Last month, I wrote about the Los Angeles-based singer/songwriter, multi-instrumentalist, electronic music artist and electronic music producer, Luna Shadows. The Los Angeles-based artist has developed a reputation for a staunchly DIY approach, as she writes, performs, records, produces, edits and engineers every single note of her work — and for crafting sultry, melancholy pop that Billboard has called “. . . refreshingly soulful and haunting . ..” Her work has also been compared by some as Lana Del Ray taking Lorde to the beach.
So far Luna Shadows work has amassed over 35 million Spotify streams, with tracks landing on tastemaker playlists like New Music Friday, Indie Pop, Weekend Beats and Weekly Buzz, reaching #7 on the US Charts and #18 on the Global Viral Charts. Building upon a growing profile, the Los Angeles-based singer/songwriter, multi-instrumentalist, electronic music artist and electronic music producer has also received airplay on radio stations worldwide, including KROQ, BBC Radio 1 and Beats 1 — and she played a sold out, live debut show at renowned Los Angeles indie music showcase School Night. Amazingly, she has done that without the support of a label.
2019 looks to be a big year for Luna Shadows. She recently began collaborating with two highly-acclaimed, mainstream indie pop producers Now Now‘s Brad Hale and The Naked and Famous‘ Thom Powers to help shoulder the production and editing load — and she signed to +1 Records, who released her first single of the year, “lowercase.” Centered around a sleek production featuring tweeter and woofer rocking beats, shimmering and arpeggiated synths, chopped up vocal samples, twinkling keys, Luna Shadow’s plaintive and sultry vocals and an enormous hook, the track was imbued with the bitterness, heartache and confusion of a dysfunctional relationship full of power plays and accusation.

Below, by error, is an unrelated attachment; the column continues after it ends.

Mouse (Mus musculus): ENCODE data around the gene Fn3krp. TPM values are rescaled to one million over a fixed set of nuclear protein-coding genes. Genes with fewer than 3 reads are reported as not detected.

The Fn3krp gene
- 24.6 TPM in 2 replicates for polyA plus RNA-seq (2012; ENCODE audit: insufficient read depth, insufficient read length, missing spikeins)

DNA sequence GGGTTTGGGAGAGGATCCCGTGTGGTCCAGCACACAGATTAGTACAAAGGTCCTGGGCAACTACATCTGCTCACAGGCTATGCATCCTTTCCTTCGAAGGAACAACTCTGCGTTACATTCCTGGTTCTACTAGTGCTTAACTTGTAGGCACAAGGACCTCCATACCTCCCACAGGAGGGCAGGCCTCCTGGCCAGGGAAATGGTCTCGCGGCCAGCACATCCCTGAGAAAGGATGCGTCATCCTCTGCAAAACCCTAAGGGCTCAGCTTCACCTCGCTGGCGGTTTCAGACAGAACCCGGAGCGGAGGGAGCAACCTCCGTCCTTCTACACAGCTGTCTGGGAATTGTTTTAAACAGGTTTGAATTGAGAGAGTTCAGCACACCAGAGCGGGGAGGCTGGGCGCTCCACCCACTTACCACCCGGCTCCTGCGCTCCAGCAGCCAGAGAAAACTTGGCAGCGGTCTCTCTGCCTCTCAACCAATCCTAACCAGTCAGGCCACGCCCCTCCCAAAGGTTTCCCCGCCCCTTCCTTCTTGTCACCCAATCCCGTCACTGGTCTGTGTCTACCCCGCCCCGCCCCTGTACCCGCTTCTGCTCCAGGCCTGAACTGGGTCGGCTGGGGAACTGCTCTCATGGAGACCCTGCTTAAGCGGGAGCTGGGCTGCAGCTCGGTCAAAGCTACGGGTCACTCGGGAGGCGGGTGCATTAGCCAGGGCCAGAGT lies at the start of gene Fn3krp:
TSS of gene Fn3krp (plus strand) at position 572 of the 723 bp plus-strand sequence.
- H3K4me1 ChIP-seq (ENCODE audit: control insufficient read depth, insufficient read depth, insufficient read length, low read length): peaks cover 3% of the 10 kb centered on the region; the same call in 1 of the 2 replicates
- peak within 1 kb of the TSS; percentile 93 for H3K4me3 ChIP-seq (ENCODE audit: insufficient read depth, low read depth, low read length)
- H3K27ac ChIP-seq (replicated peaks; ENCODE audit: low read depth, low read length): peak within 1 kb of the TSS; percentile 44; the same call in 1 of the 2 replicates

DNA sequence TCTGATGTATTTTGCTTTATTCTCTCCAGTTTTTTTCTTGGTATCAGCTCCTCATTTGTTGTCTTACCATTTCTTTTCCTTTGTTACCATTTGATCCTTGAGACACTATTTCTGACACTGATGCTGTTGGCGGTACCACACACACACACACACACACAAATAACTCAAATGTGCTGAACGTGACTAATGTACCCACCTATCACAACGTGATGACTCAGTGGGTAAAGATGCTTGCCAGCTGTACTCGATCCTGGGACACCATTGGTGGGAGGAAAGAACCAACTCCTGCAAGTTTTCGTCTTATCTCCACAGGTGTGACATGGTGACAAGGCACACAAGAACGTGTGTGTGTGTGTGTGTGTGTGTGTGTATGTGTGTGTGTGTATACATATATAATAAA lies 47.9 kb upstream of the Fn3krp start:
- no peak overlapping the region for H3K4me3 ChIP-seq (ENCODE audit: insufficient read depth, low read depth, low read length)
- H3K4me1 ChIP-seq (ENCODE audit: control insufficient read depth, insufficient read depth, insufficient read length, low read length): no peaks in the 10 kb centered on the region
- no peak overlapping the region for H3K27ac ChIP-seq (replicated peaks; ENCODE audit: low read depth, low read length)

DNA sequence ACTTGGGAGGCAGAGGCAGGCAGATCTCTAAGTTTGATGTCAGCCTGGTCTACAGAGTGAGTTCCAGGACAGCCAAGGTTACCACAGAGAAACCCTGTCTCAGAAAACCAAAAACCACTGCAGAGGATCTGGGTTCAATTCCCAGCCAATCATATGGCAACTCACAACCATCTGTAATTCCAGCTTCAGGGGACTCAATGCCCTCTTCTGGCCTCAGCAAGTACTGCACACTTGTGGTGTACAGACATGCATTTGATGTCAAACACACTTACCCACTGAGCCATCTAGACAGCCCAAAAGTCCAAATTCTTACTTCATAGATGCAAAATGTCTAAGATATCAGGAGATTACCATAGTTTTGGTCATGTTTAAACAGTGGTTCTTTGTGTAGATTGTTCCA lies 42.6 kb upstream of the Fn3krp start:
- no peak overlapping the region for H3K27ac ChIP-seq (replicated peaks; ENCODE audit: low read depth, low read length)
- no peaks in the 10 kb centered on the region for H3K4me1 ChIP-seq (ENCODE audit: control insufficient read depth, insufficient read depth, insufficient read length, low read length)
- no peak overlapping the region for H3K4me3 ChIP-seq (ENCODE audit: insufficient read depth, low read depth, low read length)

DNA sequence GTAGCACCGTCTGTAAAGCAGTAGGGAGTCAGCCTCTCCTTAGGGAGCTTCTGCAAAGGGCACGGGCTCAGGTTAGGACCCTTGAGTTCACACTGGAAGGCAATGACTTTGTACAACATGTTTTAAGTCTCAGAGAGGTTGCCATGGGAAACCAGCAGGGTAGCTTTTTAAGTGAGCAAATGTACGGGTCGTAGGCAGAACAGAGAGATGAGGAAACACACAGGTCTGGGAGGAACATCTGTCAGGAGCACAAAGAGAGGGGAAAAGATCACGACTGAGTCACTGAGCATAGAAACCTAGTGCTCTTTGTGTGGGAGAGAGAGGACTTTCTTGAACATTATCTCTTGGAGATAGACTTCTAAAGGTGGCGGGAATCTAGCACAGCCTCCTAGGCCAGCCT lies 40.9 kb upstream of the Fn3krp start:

Featuring tweeter and woofer rocking beats, shimmering and atmospheric synths paired with Luna Shadows’ sultry delivery, her latest single “god.drugs.u” continues a run of slickly produced, trap-inspired songs — but at the core of the song is a plaintive and unfulfilled yearning.
“Sometimes, I find that it’s easier to identify what something isn’t rather than describing what it is. “god.drugs.u” is essentially a process of elimination love song which breaks down my personal experience of love, one which is most often rooted in present moments rather than chemical or spiritual experiences,” Luna Shadows explains. “It isn’t a declaration of what anyone else should feel, it’s simply a personal reflection on my experience of love which is very here and now. I am a person who spends a lot of time stuck in the past and worrying about the future, so the moments where I am truly present best represent my experience of love and serenity. This song is a meditation on the moments where I’ve looked at someone (or some place) and felt a deep sense of peace & fulfillment, if only for a split second.”
Produced by Kitty Disco and Ride or Cry Co., the recently released video for “god.drugs.u” was directed, produced, styled, edited and stars a nearly exclusively female-identifying cast and crew and members of the LBTQ+ community. Stylistically shot at Venice Skatepark, the video is a celebration of Californian skateboard culture through the lens of fashion, inclusivity, authenticity and diversity starring five local skateboarders — Briana King, Victoria Taylor, Hilary Shanks, Jennifer Charlene and Claire Weaver. “Los Angeles is a place that represents unconditional love to me. This city has been here for me when my whole world came crashing down. Like the other installments in my video series, I wanted this visual to be an ode to an iconic LA location presented in a brand new light,” Luna Shadows explains in press notes.
“The concept of skateboarding came to mind – a risk-taking, safety-defying sport in which the rider cannot afford to focus on anything other than the present moment – a sentiment that sits comfortably with the lyrics,” Luna Shadows continues. “I’ve loved skateboarding since I was a young girl but always felt excluded from the culture, so this video was an effort to be more inclusive & to showcase one of many versions of femininity which does not conform to the tradition image of skateboarding.”